By Jaci Lerner
Contributing Writer

This is the fifth and final article in our 2014 Week of Photo Journals: Changing Perspectives. We hope you have enjoyed the beautiful photography and travel accounts from UC San Diego students. Until next year!

“Retrospective” – Vienna, Austria

Dancing in front of the Gottfried Helnwein Retrospective Exhibition at the Albertina Museum in Vienna.

“The Heart of Zagreb” – Zagreb, Croatia

This photo was taken in Lenucijeva potkova, a horse-shoe of parks and monuments located in the middle of Donji grad, a district in the very center of Zagreb. As far as I’m concerned, this woman was the heart of Zagreb as much as she was in it.

“In The Shade” – Berlin, Germany

This was captured on the Simonsonweg, a pathway cutting from Pariser Platz to the Reichstag, just in front of a parting in the trees that opens onto the Memorial to the Sinti and Roma of Europe Murdered under the National Socialist Regime.

“Astronomical” – Prague, Czech Republic

The Prague orloj, or Prague astronomical clock, in Old Town Square.

“The Earth Laughs in Flowers” – Zagreb, Croatia

I have a dear friend with that Emerson quote tattooed across her forearm, and thanks to her, the words have been revolving in my head for a few years now. I’m not sure that this man got the memo. I caught this at the Dolac open-air farmer’s market with a tourist’s map of Zagreb in my hand, which is what obscures the left third of the photo.

“Adalgisa” – Furci, Italy

At some point, I found myself living in an ex-convent with a Shi Tzu, a priest, and his mother. This is their neighbor, beautiful Adalgisa, walking through her “paradiso” with an armful of cauliflower. Of all the people I’ve ever met on my travels, she was the one with the kindest eyes and biggest heart. I think about her all the time.

“The Brave One” – Doha, Qatar

Surrounded by sky cranes and skyscrapers, Souq Waqif is a standing market and an intentionally preserved homage to pre-modernized Doha. For me, the most exciting part of the market was the animal souq. It is a sad but fascinating cluster of stacked cages, full of puppies, sugar gliders, falcons, even chicks that are dyed bright colours, like living Peeps. This boy was proudly the bravest of his siblings, who had tried before him to hold the little bird but ran away screaming and giggling at the last second.

“Rowing Old” – Plitvice Lakes National Park, Croatia

If you’re ever in Croatia and only have time to see one thing, let Plitvice be it.

“With Wings” – Doha, Qatar

This is the proprietor of the aforementioned birds in Souq Waqif. It took me six months to notice his shirt.

“Silence” – Prague, Czech Republic

I think about silence all the time. Where and how to find it, how to engage with it, why I love it but am rarely comfortable in it. This moment was so quiet in itself that I have to strain to remember the busy sounds of Wenceslas Square: the street car, the passing conversations, the trumpet player behind me. Savages published a manifesto and album last year called Silence Yourself, and it calls for just that as a way to recompose. I think they’re onto something.

“Il Suo Cuore” – Furce, Italy

This is Adalgisa, caught in just one of the many moments where her soul shines through.

“Little Bird” – Doha, Qatar

This was also taken at the animal souq in Doha. She had been so reserved as she surveyed the birds, but as soon as this one was on her sleeve she broke out with the biggest, sweetest grin. I love her little underbite.

“A Little Rain” – Prague, Czech Republic

As a surprise rain shower fell in Old Town Square and the performers ran for cover, these ladies produced umbrellas out of thin air and hurried to the middle of the square to take turns trading the camera for the orange one.

“Swipe” – Doha, Qatar

Of all the interactions I watched people have with the birds, hers was the most surprising. Silently, without warning, she approached the stand, extended a tattooed finger, and swiped them all off of their perch.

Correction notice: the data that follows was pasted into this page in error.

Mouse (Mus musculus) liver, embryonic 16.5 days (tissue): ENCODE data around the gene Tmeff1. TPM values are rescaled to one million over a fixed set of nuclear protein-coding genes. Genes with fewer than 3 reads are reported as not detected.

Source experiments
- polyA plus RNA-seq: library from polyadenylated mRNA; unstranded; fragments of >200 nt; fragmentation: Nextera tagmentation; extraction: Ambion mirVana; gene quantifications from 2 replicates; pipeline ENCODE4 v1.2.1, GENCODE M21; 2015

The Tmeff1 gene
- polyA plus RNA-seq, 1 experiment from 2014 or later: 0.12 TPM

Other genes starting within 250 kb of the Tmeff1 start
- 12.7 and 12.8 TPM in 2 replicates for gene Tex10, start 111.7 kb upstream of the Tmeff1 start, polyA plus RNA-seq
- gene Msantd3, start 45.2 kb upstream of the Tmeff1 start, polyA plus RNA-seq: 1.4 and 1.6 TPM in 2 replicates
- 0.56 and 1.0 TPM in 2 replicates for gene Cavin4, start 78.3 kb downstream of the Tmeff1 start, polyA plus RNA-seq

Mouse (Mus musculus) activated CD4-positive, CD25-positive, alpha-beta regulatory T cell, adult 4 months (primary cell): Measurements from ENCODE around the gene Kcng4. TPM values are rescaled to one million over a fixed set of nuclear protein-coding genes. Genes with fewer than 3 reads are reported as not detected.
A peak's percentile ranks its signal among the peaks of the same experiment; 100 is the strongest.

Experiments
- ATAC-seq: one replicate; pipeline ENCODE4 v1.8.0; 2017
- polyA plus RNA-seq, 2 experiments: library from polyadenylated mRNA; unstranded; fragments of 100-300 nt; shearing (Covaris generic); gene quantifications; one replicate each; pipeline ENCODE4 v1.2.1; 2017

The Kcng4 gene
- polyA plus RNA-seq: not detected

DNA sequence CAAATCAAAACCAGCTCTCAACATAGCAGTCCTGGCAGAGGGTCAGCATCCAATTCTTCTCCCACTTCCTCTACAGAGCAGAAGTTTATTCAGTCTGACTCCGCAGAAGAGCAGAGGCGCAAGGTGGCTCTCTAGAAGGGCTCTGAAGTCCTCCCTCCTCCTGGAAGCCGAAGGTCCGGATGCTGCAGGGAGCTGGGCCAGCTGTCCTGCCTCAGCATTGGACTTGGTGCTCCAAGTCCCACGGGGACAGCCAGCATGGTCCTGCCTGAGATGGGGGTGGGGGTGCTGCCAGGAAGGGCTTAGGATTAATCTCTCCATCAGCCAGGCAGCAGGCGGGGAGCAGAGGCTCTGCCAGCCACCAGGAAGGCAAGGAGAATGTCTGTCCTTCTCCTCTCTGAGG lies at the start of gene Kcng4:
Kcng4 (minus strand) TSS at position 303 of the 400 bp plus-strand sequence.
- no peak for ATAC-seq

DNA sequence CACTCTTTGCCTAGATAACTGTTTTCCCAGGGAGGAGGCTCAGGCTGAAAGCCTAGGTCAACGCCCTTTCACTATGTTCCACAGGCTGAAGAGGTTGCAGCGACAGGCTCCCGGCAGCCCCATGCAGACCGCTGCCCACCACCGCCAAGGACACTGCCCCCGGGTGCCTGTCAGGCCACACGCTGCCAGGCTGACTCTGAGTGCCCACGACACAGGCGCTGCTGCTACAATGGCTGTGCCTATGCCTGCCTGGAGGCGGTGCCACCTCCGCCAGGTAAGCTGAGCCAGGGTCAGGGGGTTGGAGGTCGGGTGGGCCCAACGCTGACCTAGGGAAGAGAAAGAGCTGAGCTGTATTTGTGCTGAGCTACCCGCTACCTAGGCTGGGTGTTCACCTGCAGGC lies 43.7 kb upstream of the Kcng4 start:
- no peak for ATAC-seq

By Alejandro Martinez-Inzunza
Contributing Writer

This is the fourth article in our 2014 Week of Photo Journals: Changing Perspectives. Check back each day this week to see more beautiful photography and travel accounts from UC San Diego students.

Angkor Wat, Cambodia

Dating back to the 12th Century CE, Angkor Wat is the world’s oldest and, at 400 square kilometers, also the world’s largest religious site. The complex lies in Cambodia, where it first served as the religious center of the Khmer Empire. While access to the site was limited for decades by the Khmer Rouge, the complex has begun to welcome visitors, who especially flock to the main temple, pictured here.

Guanajuato, Mexico

The city of Guanajuato lies in the middle of a valley in the middle of Mexico. The city, pictured here, houses over 100,000 residents and serves as the capital of Guanajuato state. Visible in the photo are the University of Guanajuato, identifiable by its Neoclassical architectural style, and the church on the Plaza de la Paz. Contrasting with these aged buildings are the dwellings rapidly spreading across the hillsides.

Wat Mahatha

Thailand boasts numerous impressive Buddhist monuments, and this statue, residing in Wat Mahathat, a temple complex in Ayutthaya Historical Park, is no exception. Constructed centuries ago, the head of Buddha has been nearly entirely ensconced by a tree’s roots.

Marina Reservoir, Singapore

A series of structures called Supertrees now tower over the Gardens by the Bay, a newly-constructed garden complex in Singapore’s Marina Reservoir. Connecting the man-made trees is a pedestrian skybridge. The “trees” themselves are also gardens, full of ferns, orchids and the like.

Puebla, Mexico

In the historic center of Puebla, Mexico runs the Avenida 5 Oriente. The architectural style of the city is encapsulated by the small section of wall depicted here: the historic center of the city is all bright pastels occasionally punctuated by colorful ceramic tiles.

Kanchanaburi Province, Thailand

When traversing rural Thailand, elephants serve as effective transportation. In this picture, the elephants are trundling through the valleys of Kanchanaburi Province on their way to the famed Tiger temple, with several curious students in tow.


A Cambodian farmer tends to his rice paddies. His land lies adjacent to some of the infamous Killing Fields, a series of sites where the brutal Khmer Rouge regime murdered and buried more than one million victims.